"net" Discussed on .NET Rocks!

.NET Rocks!

04:21 min | 3 years ago

"net" Discussed on .NET Rocks!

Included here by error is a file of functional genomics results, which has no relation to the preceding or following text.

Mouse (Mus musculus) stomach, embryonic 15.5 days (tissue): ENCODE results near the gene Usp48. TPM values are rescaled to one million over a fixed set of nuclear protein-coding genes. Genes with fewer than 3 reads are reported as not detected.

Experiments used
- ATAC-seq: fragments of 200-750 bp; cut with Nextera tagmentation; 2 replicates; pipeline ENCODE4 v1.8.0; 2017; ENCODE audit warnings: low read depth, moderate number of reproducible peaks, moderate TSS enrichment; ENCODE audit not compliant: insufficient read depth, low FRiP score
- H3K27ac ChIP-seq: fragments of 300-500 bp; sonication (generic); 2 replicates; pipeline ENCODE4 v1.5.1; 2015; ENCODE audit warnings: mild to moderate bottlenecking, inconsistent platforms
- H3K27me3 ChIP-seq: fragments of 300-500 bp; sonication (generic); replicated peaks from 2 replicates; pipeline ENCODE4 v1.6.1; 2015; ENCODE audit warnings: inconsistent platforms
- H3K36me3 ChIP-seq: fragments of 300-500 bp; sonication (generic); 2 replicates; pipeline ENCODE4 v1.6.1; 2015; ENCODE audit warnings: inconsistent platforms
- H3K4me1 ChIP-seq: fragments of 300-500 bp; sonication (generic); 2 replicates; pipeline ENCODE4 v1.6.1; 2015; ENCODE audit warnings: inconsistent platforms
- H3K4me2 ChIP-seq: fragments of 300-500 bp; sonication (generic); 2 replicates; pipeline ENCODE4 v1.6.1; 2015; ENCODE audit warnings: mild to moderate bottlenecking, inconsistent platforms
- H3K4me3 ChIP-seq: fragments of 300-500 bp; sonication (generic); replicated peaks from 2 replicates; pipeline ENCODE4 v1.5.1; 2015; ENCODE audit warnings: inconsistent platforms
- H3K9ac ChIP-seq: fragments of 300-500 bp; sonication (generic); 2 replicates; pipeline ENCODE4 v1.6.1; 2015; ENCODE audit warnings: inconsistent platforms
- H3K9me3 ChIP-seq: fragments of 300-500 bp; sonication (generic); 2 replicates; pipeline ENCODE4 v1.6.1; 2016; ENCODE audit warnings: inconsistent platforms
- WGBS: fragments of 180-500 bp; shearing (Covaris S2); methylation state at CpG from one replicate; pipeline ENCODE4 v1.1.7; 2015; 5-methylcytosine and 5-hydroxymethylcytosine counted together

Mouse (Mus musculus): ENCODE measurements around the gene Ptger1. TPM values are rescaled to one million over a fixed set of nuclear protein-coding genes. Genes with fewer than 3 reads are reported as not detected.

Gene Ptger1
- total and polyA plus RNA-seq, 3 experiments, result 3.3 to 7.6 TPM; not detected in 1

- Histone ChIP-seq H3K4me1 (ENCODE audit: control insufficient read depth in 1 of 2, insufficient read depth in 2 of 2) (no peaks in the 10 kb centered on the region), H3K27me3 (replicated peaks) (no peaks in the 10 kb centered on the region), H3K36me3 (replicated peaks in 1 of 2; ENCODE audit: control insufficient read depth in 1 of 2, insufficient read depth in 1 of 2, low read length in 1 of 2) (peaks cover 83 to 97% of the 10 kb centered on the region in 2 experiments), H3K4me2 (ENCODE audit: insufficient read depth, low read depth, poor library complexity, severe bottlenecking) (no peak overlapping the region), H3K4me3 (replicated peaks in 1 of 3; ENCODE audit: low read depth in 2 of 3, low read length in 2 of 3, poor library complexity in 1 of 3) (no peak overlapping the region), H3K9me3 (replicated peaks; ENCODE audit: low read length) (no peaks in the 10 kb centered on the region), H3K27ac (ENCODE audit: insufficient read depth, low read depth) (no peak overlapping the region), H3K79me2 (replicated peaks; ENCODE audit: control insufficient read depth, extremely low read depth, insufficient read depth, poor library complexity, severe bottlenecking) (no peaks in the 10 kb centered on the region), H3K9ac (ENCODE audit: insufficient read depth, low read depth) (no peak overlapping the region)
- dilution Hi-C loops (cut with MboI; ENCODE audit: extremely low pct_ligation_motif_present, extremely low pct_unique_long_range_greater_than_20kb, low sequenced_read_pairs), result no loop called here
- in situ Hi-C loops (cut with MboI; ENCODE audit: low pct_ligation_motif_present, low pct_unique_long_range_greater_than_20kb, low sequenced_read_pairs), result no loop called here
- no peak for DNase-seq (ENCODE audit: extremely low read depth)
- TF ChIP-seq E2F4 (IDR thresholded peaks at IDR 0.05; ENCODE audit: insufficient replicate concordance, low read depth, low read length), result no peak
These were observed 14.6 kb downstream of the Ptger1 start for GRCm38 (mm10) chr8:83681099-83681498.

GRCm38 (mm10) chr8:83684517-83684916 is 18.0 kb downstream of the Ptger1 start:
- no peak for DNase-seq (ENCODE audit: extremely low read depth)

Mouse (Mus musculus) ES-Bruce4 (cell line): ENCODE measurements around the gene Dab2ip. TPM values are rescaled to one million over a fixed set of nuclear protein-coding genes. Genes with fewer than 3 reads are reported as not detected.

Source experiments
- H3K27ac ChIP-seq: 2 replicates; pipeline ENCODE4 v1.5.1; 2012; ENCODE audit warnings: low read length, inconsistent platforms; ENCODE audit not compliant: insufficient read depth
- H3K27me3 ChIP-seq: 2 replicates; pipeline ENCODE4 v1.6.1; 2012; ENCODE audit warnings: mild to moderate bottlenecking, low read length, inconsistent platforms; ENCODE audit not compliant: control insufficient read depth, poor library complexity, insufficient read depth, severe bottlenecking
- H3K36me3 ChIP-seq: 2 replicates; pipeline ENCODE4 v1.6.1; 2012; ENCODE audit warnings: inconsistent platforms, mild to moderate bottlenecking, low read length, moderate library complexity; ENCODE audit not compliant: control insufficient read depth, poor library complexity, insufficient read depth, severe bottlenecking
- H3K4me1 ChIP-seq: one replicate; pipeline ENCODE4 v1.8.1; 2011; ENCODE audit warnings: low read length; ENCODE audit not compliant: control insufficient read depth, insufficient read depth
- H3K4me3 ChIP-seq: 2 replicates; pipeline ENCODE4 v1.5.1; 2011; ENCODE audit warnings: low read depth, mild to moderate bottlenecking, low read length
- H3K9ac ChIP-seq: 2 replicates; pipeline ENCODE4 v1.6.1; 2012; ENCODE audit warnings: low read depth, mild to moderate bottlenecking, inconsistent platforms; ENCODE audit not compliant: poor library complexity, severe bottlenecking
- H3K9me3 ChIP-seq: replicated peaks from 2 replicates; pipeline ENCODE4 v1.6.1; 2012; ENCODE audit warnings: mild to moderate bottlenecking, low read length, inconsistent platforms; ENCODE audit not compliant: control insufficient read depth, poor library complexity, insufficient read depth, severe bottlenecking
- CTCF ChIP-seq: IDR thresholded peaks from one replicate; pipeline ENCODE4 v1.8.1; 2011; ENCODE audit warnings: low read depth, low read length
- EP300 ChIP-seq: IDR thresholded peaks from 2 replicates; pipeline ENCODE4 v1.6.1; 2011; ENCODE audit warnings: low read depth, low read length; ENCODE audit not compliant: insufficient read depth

"Flavor dot net app. It is even your home at one point one. I think you've got to be better off migrating to standard you can still make that work. Well, that's I wrote a blog post not that long ago about this. And. Because I put a lot of thought into it. And I've talked to a lot of folks in the Microsoft community thought leaders, and then also Microsoft folks at a tech technical level. There's a lot of techniques you can use around modernization. But I'm always looking at this from Abadia based out of my enterprise routes. I gas and saying, hey, suppose that you've got a couple two three four hundred apps, which is not unlikely. Right, right. Whole bunch of them written in in the dot net framework some of them running on dot net. One point something or two point something or three and in some of them are current. I'm sure. And so what what is your strategy because you can't most organizations can't do a big bang rewrite. No, these apps are enterprise they're being used today. And so yet at a high level the way I look at it is that you're you. I need to get all of your apps, and this may take time, but slowly, but surely get them at least two dot net. Four point six point one. Yeah. Because that's the first point at which you can be where dot net framework is also compatible with dot net. Standard. All right. So it's like the that's a minimum bar thing. Right. So you almost have to get there first, right? And these part, well, really shouldn't be that bad. Right. Right. Though, it can be there certainly have been some Microsoft is so good about avoiding breaking changes. But still there are some especially if you are are or were playing on the edge of different kinds of tack your or heavily, heavy use of dot net. Remolding you're probably gonna have to replace that with something more modern. Yes, there are cases where you're gonna have to change your code. But odds are pretty good that you can just re compile. He's folks got stuck at one point one because they were having trouble moving to. If I you know digging that's late two thousand five I'm trying to remember stuff from there. And that was a lot of it had to do with binary incompatibilities with the binary format or or or or dot net. Remoulding? If you weren't using those particular technologies, it was pretty easy to move forward. But. And stretch our memories here. But it wasn't until two thousand what seven probably the w CF finally stabilized. And so there is a yeah. Okay. W still optimistic. It was still a battle. Yeah. That's true. Well. I also w star Fs really got their act together by twenty ten. Well, that's that's probably fair, although point W CF was looking way too complicated. When a p I was doing his thing. And and. So. So you put yourself back in that timeframe, you think well in and I did this I myself, and I advised a lot of organizations and individuals that throughout those years as said w CF is the future. But right now, the only stable thing if you gotta get worked on his remote ING, right? And so there was at least five years if maybe to your point maybe more like eight years of of heavy use of remote ING to build client server n tier apps because there was no viable alternative. Yeah. And and that's the that's the part. I think that keeps most people kind of trapped or or they were using SP dot net yet web forms, and there were changes a web.